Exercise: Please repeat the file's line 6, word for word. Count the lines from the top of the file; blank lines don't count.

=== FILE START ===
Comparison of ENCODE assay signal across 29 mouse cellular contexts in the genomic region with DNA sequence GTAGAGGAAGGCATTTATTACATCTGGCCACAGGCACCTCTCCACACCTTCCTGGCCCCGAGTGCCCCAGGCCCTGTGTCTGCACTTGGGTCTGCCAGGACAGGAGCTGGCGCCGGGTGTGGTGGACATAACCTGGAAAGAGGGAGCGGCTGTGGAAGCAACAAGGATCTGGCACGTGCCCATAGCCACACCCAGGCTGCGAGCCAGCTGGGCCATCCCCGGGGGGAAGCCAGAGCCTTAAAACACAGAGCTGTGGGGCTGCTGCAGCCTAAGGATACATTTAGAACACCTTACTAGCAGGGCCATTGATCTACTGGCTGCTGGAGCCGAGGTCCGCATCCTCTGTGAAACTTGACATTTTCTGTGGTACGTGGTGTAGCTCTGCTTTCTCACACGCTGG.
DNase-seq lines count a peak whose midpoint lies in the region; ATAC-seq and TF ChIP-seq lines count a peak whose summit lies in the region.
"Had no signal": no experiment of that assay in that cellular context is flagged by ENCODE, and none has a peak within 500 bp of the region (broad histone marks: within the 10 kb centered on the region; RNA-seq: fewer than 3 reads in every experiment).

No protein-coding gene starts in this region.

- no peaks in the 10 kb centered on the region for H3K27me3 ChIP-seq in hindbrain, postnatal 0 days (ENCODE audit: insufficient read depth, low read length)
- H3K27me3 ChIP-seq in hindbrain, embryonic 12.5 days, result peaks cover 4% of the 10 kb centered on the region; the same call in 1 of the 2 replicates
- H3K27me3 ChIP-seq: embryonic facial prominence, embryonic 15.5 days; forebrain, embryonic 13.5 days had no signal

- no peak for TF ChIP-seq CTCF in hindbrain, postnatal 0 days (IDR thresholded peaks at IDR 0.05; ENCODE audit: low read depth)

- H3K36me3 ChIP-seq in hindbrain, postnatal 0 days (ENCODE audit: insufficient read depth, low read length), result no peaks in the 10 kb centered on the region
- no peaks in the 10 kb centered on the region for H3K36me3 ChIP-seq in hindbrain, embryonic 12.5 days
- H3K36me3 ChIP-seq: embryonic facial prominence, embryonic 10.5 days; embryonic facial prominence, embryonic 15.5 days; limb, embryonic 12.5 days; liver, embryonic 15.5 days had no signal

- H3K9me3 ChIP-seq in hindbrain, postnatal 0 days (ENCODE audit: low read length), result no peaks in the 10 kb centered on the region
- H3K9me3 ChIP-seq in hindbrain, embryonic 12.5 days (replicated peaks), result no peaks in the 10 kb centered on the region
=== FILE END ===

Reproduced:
- H3K27me3 ChIP-seq in hindbrain, embryonic 12.5 days, result peaks cover 4% of the 10 kb centered on the region; the same call in 1 of the 2 replicates